There are problems for a modern audience. The endless reference to “atomic” weapons feels quaint rather than threatening. The idea that you might mathematically model future social development based upon predicated behaviour of the masses provided there is no significant influence from individuals feels rather silly now, especially for those of us who have worked in the modelling of crowds: you kind of have to swallow the principles of “psychohistory” as psychobabble and roll with it. Finally, there aren’t any women to be seen. After all, why would women want to have anything to do with this nasty Science nonsense (cough, Bletchly park, cough.) Oh, wait, there’s a wife. She nags a lot.
Still, it was 1951, and if you can look past the stuff that doesn’t make any sense any more this is still a brilliant book and a brilliant read. Most of all, if you want to indulge yourself in the old days when we used to think the smartest and the bravest would win out against the stupidest and most loud, this is a warm balm against the nasty burns you get from watching the news.
I will add that I haven’t read any of the sequels, so there may be a feminist uprising in second foundation that includes a complete revision of psychohistory to embrace the modelling of chaos. But, to be honest, as long as it has more spaceships and smart people I’ll keep reading.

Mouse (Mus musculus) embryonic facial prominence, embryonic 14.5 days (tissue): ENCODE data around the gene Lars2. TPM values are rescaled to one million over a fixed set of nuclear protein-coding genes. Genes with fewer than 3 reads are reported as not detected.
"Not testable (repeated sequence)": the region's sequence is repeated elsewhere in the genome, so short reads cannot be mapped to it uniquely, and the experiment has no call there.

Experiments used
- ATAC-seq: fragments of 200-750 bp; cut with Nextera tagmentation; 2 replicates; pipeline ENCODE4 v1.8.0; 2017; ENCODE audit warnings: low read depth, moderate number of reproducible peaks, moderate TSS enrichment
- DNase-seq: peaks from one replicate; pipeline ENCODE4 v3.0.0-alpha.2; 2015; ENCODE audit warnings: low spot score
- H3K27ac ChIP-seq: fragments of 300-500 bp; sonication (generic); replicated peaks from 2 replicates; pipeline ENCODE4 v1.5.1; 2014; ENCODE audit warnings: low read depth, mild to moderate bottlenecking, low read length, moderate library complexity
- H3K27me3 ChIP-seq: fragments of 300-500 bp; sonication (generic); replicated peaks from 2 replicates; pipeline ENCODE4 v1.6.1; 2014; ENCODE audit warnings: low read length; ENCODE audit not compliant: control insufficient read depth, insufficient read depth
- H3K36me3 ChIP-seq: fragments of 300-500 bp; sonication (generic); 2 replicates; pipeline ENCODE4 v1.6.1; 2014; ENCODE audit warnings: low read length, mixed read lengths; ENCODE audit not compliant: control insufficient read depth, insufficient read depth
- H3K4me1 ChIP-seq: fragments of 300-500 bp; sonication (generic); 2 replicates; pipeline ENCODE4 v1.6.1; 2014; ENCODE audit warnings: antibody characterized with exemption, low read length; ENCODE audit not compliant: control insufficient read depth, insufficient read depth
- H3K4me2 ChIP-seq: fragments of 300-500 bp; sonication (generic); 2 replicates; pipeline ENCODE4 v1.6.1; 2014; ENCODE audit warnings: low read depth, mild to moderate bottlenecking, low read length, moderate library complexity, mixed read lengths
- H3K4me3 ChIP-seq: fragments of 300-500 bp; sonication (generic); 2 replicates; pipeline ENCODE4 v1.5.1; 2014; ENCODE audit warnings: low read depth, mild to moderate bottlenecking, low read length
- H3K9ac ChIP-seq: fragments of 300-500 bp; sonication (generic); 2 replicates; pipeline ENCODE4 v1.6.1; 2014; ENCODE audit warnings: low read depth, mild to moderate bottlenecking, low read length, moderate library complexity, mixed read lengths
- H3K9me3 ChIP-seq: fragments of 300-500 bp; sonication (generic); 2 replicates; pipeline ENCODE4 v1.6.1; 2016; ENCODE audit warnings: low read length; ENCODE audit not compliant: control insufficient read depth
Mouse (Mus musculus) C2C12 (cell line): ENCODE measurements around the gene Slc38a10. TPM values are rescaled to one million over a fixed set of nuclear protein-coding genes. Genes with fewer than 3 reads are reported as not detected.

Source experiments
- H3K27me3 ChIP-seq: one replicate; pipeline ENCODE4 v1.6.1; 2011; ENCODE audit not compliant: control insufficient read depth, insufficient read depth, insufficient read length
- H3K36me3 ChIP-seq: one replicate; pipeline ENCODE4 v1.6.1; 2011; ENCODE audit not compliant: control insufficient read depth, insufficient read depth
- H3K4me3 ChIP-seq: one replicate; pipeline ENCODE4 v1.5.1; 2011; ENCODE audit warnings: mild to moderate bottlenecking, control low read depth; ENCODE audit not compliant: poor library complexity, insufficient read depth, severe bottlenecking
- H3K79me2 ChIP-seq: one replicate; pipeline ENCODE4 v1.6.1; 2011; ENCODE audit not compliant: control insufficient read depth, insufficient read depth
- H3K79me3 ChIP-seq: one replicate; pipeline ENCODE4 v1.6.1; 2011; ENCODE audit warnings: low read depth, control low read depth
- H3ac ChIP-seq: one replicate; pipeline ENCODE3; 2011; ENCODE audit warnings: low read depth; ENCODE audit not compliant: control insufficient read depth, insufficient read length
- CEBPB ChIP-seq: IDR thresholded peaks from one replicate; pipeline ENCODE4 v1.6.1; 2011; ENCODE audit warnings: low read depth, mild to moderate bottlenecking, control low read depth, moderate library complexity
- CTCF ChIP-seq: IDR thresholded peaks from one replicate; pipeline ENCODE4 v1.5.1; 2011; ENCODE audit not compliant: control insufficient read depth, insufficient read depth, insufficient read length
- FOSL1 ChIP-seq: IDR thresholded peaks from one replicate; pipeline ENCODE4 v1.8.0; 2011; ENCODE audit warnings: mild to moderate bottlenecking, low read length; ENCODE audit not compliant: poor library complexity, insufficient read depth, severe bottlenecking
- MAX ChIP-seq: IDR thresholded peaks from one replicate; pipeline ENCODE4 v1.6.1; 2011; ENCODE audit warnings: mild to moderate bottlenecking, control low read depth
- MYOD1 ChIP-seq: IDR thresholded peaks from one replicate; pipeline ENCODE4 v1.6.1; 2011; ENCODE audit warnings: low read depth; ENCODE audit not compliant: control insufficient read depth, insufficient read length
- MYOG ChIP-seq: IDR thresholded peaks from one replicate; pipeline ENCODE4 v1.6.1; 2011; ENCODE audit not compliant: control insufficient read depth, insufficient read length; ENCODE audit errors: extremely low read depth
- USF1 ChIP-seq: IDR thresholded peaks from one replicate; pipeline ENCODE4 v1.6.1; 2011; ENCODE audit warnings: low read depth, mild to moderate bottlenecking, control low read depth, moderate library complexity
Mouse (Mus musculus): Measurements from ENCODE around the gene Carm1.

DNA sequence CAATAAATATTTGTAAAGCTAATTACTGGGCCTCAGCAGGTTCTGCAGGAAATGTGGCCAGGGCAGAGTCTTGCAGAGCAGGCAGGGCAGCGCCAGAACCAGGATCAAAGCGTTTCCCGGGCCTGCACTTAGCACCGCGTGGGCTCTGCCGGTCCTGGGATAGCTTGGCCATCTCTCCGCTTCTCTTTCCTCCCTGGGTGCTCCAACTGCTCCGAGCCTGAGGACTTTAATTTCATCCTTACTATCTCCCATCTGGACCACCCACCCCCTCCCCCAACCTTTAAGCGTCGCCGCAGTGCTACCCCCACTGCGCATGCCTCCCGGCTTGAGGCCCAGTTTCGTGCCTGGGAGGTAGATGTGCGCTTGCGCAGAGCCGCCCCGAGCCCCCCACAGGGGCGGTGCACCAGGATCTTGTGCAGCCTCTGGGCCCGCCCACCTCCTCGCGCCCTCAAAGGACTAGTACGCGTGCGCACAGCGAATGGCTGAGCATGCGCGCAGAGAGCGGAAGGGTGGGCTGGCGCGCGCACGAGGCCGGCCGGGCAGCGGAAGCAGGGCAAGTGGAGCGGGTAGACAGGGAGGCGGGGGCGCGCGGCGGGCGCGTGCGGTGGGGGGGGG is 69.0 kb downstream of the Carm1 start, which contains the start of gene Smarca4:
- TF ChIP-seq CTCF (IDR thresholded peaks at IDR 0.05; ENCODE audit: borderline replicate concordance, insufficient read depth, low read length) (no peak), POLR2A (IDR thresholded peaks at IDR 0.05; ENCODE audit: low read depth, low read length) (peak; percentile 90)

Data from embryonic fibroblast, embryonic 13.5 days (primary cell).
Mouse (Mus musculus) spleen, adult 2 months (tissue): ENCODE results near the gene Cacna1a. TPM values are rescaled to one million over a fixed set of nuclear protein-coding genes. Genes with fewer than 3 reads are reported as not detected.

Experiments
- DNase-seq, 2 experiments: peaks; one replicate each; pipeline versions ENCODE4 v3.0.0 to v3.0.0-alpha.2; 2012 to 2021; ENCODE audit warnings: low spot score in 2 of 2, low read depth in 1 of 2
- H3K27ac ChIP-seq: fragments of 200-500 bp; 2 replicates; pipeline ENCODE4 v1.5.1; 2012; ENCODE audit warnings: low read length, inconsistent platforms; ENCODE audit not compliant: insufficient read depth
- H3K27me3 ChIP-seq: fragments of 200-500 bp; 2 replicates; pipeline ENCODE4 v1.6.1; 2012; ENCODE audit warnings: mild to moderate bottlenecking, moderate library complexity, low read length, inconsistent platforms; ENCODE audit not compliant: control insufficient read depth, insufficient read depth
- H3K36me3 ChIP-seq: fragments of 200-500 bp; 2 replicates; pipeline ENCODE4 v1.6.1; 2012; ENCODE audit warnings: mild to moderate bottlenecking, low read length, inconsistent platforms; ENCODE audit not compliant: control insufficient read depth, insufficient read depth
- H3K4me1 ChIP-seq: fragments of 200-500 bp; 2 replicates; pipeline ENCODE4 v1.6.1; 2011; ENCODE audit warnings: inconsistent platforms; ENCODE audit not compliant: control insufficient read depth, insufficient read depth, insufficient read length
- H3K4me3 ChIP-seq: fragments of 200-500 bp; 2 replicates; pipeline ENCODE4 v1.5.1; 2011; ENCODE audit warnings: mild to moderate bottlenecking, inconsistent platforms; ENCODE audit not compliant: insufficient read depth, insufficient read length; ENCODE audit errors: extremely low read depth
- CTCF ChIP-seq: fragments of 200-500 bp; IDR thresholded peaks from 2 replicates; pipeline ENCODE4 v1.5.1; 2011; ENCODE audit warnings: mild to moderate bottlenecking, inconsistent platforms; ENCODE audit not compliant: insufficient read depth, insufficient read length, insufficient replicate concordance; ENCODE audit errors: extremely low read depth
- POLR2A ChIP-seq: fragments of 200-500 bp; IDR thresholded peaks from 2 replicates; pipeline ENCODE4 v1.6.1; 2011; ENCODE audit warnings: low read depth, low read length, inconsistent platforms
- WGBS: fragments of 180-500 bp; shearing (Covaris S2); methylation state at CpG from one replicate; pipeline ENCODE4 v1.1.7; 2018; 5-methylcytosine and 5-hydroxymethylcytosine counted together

Oh dear, I guess some books don't age well and the eyes of adulthood see them very differently.
It's a classic, but now seems quite dull and dated. The technology of the planets on the edge of the crumbling empire seems laughable. Does Asimov really expect us to believe atomic power is revered as a religion to planetary systems that no longer understand it? The prose is clunky and the politics rather contrived. The book is really quite dull; whatever did I see in it? My fault for revisiting what I recall as a childhood favourite.
Opinia napisana w Wielkiej Brytanii dnia 13 sierpnia 2020
Wait… are they mathematicians or psychologists? The book seems to start off with Seldon as a mathematician and then goes onto refer to him as a psychologist throughout all the other stories. Weird.
The fall of the Galactic Empire as explored by Asimov is based around the history and fall of the Roman Empire. It’s a great concept, as with all of Asimov’s work - very high in concept indeed, for its time - but as a thoroughly modern reader, I couldn’t help but feel it was all rather… simplistic.